Students who took botched June 6 SAT can retake it for free

Students who were affected by a printing error in the June 6 administration of the SAT can retake the test for free in October.

But some Georgia college admissions directors are telling students not to feel they must do that.

“My counsel to students has been: Wait and see if that’s really something you need and want to do before you sign up to do it,” Georgia Tech Director of Undergraduate Admission Rick Clark said.

During the June 6 administration of the SAT, a printing error in test booklets meant some students had five additional minutes for one reading section. Because of the way the test is administered, it could also have affected students taking a math section in the same room at the same time, according to a College Board statement.

The error affected everyone who took the SAT that day in the United States — approximately 487,000 test takers. It did not affect those who took the SAT on June 7 or any SAT subject test offered that day.

The College Board announced last month that it would still score the June 6 SAT, but omit the two sections, an approach it said would not change the scores’ validity.

At least three class-action lawsuits have been filed regarding the error and the College Board’s response.

FairTest, a national nonprofit group critical of standardized testing, called the College Board's response "far from sufficient." The College Board should offer a retest before October, offer to cancel June 6 scores, refund registration fees and make studies on the validity of the test scoring available for independent review, FairTest says.

In a written statement, College Board spokesman Zach Goldberg said: “We remain confident in the reliability of scores delivered from the June 6 administration of the SAT. We are aware of the cases but will not be commenting on potential or pending litigation.”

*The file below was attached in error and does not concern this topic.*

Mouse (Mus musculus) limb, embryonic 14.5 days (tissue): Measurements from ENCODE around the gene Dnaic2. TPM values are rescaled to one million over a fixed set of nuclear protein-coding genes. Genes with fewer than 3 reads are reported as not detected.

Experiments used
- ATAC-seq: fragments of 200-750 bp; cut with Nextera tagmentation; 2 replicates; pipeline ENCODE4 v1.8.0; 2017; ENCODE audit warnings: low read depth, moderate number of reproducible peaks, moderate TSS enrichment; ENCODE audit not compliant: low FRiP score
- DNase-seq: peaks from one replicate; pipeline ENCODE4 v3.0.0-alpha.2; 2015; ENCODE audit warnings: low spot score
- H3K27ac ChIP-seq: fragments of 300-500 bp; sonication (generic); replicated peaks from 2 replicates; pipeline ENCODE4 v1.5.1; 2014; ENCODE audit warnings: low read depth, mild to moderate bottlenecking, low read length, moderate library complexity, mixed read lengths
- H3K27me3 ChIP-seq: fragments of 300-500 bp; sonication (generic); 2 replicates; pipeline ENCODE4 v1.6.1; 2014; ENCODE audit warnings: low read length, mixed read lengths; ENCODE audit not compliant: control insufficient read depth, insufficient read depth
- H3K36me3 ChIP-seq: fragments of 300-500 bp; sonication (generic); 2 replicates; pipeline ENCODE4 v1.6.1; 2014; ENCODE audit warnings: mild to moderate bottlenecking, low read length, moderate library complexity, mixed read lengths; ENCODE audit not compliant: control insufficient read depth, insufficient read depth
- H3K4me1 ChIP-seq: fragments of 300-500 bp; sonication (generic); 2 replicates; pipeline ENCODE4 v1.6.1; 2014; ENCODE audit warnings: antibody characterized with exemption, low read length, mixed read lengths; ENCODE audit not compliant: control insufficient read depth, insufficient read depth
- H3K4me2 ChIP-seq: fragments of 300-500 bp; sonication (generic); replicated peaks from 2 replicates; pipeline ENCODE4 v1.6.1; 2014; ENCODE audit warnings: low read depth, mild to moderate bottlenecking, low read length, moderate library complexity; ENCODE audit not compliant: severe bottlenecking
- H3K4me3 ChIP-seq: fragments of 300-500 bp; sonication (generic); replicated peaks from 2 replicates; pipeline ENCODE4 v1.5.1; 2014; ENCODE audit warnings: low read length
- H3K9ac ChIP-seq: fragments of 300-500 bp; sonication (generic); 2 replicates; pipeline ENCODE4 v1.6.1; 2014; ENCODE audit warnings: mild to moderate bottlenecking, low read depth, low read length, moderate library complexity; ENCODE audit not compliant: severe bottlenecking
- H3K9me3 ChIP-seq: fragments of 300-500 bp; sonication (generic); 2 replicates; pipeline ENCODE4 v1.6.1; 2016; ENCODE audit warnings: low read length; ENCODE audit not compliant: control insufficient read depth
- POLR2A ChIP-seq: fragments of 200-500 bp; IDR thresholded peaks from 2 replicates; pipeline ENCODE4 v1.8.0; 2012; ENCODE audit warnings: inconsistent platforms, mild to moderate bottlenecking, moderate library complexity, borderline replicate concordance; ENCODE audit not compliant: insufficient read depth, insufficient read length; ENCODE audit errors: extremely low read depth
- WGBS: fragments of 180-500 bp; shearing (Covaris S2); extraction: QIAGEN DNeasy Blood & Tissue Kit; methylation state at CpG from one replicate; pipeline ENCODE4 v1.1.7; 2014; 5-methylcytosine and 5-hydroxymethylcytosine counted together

Brian Eufinger, co-founder of Atlanta-based tutoring company Edison Prep, said dropping the sections could have had a bigger effect on students on the tails of the bell curve — low-scorers and top performers. Those in the middle will likely see scores relatively close to their practice-test performances, he said.

“I think that the closer you are to the Average Joe test taker, the more true that is,” he said.

If the error had been on any other test besides June, it might have been less of a big deal, Eufinger said. For many students hoping to make college early-admissions deadlines, June is the last administration date that allows them to review their scores before sending them to colleges. Taking the October SAT means sending score reports in blindly.

“That’s obviously anxiety-inducing for some people,” Eufinger said. “You always like to know how you did in a professor’s class before you ask him to write a letter of recommendation.”

Nationally, college admission directors plan to treat the June 6 scores just like scores from any other SAT, according to the College Board.

“If students are concerned that the printing error on the June 6 administration of the SAT would somehow impact their competitiveness for college admission, they can rest easy that it will not,” UGA associate vice president for admissions and enrollment management Patrick Winter said.

Students who wish to retake the SAT in October should contact the College Board at (212) 713-7789 or by Sept. 3.